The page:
In today’s global marketplace, U.S. companies in many shapes and sizes are selling products and services in Europe from their U.S. headquarters. As sales increase, such companies often reach a pivotal decision point: Is it time to take the leap and establish operations in Europe? For companies facing this scenario, there are some fundamental questions to ask, from how and where to establish operations and systems, to how to set up bank accounts and cash management, to how to fund operations. While each situation is unique, we’ve outlined a few of the initial questions our clients have faced, along with the decisions they have made along the way.
How and where to establish operations?
Once a company has determined that having a physical presence in Europe will support its long-term growth, next they must decide which operations to establish and how and where to establish them. How a company addresses these initial questions can have a long-term impact on their access to funding as some countries are more appealing from a lender’s perspective, which in turn impacts how a company may leverage operations in those countries to support their borrowing needs.
Companies exporting products into Europe will need to consider whether they open a warehouse in Europe, or deliver products directly to customers. This will depend on how many customers they have, their mix of goods, and whether they can deliver products directly from port. For example, one of our clients established one central warehouse in the Netherlands, which provided tax advantages, a skilled workforce, and a simplified distribution throughout Europe.
Companies also need to determine how to structure client management. Some companies may consider placing personnel in key markets, while others may find it more efficient to establish one central operation with a multilingual team. When faced with this scenario, one of our clients decided to centralize its accounts receivable operations in Switzerland, and benefited from operating this function from a multilingual market skilled in dealing with multicurrency debt collection and treasury management.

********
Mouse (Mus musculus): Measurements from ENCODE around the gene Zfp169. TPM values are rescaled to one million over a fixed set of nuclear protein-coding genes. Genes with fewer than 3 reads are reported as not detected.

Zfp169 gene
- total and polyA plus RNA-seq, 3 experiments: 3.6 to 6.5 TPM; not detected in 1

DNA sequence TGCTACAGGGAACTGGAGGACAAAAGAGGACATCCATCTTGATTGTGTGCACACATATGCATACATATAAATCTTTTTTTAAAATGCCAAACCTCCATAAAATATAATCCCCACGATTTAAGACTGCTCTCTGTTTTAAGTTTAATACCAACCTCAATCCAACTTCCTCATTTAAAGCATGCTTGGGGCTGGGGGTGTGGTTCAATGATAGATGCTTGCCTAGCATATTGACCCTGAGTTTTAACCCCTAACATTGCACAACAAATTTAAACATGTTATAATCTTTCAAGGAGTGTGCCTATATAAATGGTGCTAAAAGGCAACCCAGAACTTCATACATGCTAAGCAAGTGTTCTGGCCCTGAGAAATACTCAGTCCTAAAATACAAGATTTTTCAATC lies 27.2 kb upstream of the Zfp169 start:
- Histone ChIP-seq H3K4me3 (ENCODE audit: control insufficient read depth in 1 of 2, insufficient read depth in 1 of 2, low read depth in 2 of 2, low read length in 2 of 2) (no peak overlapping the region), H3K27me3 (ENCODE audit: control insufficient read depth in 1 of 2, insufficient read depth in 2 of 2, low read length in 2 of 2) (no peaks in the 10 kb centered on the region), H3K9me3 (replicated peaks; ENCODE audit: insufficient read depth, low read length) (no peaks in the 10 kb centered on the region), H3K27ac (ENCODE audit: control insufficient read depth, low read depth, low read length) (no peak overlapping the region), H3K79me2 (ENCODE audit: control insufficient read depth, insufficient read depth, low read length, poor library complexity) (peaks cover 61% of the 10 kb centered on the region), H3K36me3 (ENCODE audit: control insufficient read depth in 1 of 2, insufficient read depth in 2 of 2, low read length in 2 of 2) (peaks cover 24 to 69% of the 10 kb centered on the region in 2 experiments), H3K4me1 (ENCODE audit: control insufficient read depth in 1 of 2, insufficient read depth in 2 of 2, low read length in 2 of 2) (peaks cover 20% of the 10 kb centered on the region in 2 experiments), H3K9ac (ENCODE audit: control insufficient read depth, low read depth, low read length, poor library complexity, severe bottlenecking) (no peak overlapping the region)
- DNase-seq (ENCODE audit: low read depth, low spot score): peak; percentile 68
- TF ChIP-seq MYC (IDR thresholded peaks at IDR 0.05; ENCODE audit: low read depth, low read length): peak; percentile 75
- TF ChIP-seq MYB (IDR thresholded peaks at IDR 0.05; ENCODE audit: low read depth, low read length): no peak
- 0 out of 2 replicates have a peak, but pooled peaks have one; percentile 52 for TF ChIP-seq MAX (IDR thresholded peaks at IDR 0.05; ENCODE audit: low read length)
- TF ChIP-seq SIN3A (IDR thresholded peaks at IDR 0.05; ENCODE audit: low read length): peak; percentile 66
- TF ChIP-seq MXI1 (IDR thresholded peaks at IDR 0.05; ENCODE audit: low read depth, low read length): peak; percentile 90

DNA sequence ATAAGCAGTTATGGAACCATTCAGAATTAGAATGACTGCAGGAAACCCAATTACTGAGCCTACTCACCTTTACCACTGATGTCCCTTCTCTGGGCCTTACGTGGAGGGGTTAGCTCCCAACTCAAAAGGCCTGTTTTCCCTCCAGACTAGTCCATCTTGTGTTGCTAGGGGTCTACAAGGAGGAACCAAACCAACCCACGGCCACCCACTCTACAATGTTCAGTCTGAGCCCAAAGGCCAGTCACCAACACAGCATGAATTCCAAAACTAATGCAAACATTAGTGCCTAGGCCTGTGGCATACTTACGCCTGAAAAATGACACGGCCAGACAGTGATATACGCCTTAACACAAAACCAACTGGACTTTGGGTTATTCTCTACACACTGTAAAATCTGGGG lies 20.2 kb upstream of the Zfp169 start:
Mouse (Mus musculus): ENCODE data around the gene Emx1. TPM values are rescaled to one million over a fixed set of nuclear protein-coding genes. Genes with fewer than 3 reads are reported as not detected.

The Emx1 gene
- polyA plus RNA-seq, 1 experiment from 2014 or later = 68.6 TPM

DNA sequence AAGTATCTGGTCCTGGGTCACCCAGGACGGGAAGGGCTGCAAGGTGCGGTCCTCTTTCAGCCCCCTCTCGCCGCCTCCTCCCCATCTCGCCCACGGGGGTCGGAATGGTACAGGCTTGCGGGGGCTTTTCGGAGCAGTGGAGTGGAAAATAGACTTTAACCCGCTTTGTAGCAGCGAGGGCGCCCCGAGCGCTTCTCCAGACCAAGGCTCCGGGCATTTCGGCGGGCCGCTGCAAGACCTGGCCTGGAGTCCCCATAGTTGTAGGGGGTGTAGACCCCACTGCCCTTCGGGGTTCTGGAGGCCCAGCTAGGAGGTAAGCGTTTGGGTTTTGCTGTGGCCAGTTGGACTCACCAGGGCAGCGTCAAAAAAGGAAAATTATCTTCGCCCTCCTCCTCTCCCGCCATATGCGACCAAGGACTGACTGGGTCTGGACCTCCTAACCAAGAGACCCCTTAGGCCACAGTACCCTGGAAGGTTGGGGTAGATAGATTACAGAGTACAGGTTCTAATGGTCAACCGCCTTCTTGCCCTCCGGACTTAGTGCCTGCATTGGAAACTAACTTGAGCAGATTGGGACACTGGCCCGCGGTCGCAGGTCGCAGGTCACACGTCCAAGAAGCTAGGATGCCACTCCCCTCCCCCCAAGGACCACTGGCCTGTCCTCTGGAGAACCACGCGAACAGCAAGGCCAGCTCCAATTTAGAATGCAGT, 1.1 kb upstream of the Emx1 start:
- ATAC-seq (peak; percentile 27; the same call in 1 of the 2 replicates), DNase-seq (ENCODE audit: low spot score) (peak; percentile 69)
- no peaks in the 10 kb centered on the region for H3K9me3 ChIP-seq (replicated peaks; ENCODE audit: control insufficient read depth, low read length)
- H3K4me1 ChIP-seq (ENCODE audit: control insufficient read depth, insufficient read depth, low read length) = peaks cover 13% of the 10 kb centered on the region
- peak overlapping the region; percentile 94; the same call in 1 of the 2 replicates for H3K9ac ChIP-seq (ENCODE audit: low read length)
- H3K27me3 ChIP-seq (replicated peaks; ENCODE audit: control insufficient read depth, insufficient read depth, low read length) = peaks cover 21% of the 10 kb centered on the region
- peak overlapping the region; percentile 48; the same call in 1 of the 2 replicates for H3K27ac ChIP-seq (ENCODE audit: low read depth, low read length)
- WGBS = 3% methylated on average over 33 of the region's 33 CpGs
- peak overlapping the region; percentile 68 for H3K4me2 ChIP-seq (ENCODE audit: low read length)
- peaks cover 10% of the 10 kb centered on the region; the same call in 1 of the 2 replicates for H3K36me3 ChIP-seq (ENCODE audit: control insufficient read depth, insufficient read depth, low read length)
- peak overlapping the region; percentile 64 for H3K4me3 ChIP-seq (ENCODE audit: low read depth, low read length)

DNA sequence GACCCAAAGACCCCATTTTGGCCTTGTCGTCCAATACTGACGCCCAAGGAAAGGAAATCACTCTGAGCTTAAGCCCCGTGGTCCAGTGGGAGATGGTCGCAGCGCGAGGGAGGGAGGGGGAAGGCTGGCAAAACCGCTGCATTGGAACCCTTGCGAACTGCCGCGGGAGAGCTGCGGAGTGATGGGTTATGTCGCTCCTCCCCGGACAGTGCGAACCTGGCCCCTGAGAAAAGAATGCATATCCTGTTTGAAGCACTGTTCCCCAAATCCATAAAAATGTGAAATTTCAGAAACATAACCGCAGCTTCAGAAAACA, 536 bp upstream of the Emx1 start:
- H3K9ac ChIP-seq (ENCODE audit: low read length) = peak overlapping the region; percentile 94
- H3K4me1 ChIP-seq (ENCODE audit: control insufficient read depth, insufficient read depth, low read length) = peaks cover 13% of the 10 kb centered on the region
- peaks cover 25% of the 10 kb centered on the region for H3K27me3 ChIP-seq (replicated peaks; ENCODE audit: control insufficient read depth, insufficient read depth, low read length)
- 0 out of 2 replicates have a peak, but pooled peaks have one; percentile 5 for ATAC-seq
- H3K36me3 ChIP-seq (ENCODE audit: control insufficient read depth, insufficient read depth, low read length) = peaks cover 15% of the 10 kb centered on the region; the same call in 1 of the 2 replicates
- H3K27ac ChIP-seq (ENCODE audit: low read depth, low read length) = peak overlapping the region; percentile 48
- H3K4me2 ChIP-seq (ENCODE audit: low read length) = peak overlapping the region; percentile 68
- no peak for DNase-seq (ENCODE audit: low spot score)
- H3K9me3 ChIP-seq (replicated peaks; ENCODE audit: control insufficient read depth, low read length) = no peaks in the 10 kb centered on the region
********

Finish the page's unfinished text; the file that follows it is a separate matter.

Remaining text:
To help a company navigate the varying laws, practices, and cultures within Europe, it is key to bring in local expertise. Such experts can advise on topics ranging from operations and distribution, to sales tax implications, to understanding retention of title. For example, to maximize funding availability, such experts can help a company understand the nuances surrounding the retention of title clause, in which European suppliers retain ownership of their products until payment is received from the buyer. Additionally, determining which staff you should hire locally or bring over from the U.S. is important, as is establishing how the local team will provide regular and detailed performance information back to the parent company.
How to set up bank accounts and funding*?
We’ve helped many businesses understand their options when it comes to managing debt, collections, and loans in multiple currencies. For example, we’ve seen some clients who collect debt in foreign currencies each day, and then convert those collections to U.S. dollars on a daily basis. For a company collecting receipts in multiple currencies, it may be more efficient from a hedging perspective to have loans in multiple currencies, which will make management of cash and cash collections somewhat easier, while minimizing currency fluctuation risks. Again, each situation is unique, so working with an experienced international bank is critical.
Taking the leap
For many companies, establishing a physical presence in Europe can be a strategic necessity to support growth. The more such companies understand the implications of those first decisions they make, the better equipped they will be to access funding and achieve the long-term growth they are seeking.
Our cross-border lending capabilities
Wells Fargo Capital Finance can help companies leverage their foreign operations to access the financing they need to grow. We work with U.S., UK, and Canadian-based companies with one or more subsidiaries located in select countries throughout Europe and Asia, as well as Australia.
- A flexible and tailored financing structure that supports growth and expansion
- A simplified lending solution with one global credit facility and credit agreement
- Improved liquidity by leveraging foreign operations
- Multicurrency funding capabilities
Our team brings more than 20 years of cross-border lending experience, with offices throughout the U.S., Canada, and the UK.
* Deposit products are offered by Wells Fargo Bank, N.A. Member FDIC.